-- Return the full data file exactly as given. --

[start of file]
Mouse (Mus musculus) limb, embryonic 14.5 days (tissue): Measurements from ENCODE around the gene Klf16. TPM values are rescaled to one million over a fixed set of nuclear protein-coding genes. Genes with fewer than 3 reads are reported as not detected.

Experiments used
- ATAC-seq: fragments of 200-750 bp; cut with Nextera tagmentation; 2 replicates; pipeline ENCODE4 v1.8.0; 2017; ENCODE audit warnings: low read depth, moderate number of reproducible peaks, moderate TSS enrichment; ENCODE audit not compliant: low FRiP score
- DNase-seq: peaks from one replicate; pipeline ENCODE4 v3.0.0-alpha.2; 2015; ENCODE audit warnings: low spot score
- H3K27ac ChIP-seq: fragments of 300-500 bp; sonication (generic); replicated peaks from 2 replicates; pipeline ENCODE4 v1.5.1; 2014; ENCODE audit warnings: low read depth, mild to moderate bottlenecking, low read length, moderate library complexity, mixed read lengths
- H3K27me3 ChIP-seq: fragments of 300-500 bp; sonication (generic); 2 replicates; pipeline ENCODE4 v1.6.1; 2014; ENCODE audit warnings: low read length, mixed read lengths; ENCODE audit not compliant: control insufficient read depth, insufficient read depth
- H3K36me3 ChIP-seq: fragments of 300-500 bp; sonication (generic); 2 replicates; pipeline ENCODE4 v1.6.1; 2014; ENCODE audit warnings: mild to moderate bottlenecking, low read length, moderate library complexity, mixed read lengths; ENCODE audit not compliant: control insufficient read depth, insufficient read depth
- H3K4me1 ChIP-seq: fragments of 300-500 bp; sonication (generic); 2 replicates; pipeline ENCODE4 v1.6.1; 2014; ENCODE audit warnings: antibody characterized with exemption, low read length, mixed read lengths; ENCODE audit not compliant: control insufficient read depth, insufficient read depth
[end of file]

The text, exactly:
Mouse (Mus musculus) limb, embryonic 14.5 days (tissue): Measurements from ENCODE around the gene Klf16. TPM values are rescaled to one million over a fixed set of nuclear protein-coding genes. Genes with fewer than 3 reads are reported as not detected.

Experiments used
- ATAC-seq: fragments of 200-750 bp; cut with Nextera tagmentation; 2 replicates; pipeline ENCODE4 v1.8.0; 2017; ENCODE audit warnings: low read depth, moderate number of reproducible peaks, moderate TSS enrichment; ENCODE audit not compliant: low FRiP score
- DNase-seq: peaks from one replicate; pipeline ENCODE4 v3.0.0-alpha.2; 2015; ENCODE audit warnings: low spot score
- H3K27ac ChIP-seq: fragments of 300-500 bp; sonication (generic); replicated peaks from 2 replicates; pipeline ENCODE4 v1.5.1; 2014; ENCODE audit warnings: low read depth, mild to moderate bottlenecking, low read length, moderate library complexity, mixed read lengths
- H3K27me3 ChIP-seq: fragments of 300-500 bp; sonication (generic); 2 replicates; pipeline ENCODE4 v1.6.1; 2014; ENCODE audit warnings: low read length, mixed read lengths; ENCODE audit not compliant: control insufficient read depth, insufficient read depth
- H3K36me3 ChIP-seq: fragments of 300-500 bp; sonication (generic); 2 replicates; pipeline ENCODE4 v1.6.1; 2014; ENCODE audit warnings: mild to moderate bottlenecking, low read length, moderate library complexity, mixed read lengths; ENCODE audit not compliant: control insufficient read depth, insufficient read depth
- H3K4me1 ChIP-seq: fragments of 300-500 bp; sonication (generic); 2 replicates; pipeline ENCODE4 v1.6.1; 2014; ENCODE audit warnings: antibody characterized with exemption, low read length, mixed read lengths; ENCODE audit not compliant: control insufficient read depth, insufficient read depth